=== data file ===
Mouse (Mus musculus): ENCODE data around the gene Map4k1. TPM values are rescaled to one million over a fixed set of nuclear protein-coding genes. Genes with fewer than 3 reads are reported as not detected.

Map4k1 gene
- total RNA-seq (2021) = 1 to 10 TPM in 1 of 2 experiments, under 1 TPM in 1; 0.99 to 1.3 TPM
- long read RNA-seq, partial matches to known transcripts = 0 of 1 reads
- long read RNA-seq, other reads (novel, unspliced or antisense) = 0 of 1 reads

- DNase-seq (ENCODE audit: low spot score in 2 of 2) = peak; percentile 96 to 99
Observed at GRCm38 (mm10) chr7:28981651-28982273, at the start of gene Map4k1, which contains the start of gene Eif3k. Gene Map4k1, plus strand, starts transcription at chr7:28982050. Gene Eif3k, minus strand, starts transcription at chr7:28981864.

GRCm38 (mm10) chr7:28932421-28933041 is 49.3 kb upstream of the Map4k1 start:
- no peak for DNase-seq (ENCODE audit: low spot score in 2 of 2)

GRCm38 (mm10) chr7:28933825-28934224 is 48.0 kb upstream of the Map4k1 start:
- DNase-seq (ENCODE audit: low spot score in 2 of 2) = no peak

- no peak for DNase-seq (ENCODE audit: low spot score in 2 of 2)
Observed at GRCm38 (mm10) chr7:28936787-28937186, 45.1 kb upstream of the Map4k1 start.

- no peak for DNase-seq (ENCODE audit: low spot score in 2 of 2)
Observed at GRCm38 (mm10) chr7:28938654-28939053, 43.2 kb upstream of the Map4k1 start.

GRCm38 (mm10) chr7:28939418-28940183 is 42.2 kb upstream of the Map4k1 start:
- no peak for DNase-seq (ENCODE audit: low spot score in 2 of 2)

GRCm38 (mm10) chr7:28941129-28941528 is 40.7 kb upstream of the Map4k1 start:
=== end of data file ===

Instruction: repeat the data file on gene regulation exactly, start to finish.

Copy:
Mouse (Mus musculus): ENCODE data around the gene Map4k1. TPM values are rescaled to one million over a fixed set of nuclear protein-coding genes. Genes with fewer than 3 reads are reported as not detected.

Map4k1 gene
- total RNA-seq (2021) = 1 to 10 TPM in 1 of 2 experiments, under 1 TPM in 1; 0.99 to 1.3 TPM
- long read RNA-seq, partial matches to known transcripts = 0 of 1 reads
- long read RNA-seq, other reads (novel, unspliced or antisense) = 0 of 1 reads

- DNase-seq (ENCODE audit: low spot score in 2 of 2) = peak; percentile 96 to 99
Observed at GRCm38 (mm10) chr7:28981651-28982273, at the start of gene Map4k1, which contains the start of gene Eif3k. Gene Map4k1, plus strand, starts transcription at chr7:28982050. Gene Eif3k, minus strand, starts transcription at chr7:28981864.

GRCm38 (mm10) chr7:28932421-28933041 is 49.3 kb upstream of the Map4k1 start:
- no peak for DNase-seq (ENCODE audit: low spot score in 2 of 2)

GRCm38 (mm10) chr7:28933825-28934224 is 48.0 kb upstream of the Map4k1 start:
- DNase-seq (ENCODE audit: low spot score in 2 of 2) = no peak

- no peak for DNase-seq (ENCODE audit: low spot score in 2 of 2)
Observed at GRCm38 (mm10) chr7:28936787-28937186, 45.1 kb upstream of the Map4k1 start.

- no peak for DNase-seq (ENCODE audit: low spot score in 2 of 2)
Observed at GRCm38 (mm10) chr7:28938654-28939053, 43.2 kb upstream of the Map4k1 start.

GRCm38 (mm10) chr7:28939418-28940183 is 42.2 kb upstream of the Map4k1 start:
- no peak for DNase-seq (ENCODE audit: low spot score in 2 of 2)

GRCm38 (mm10) chr7:28941129-28941528 is 40.7 kb upstream of the Map4k1 start: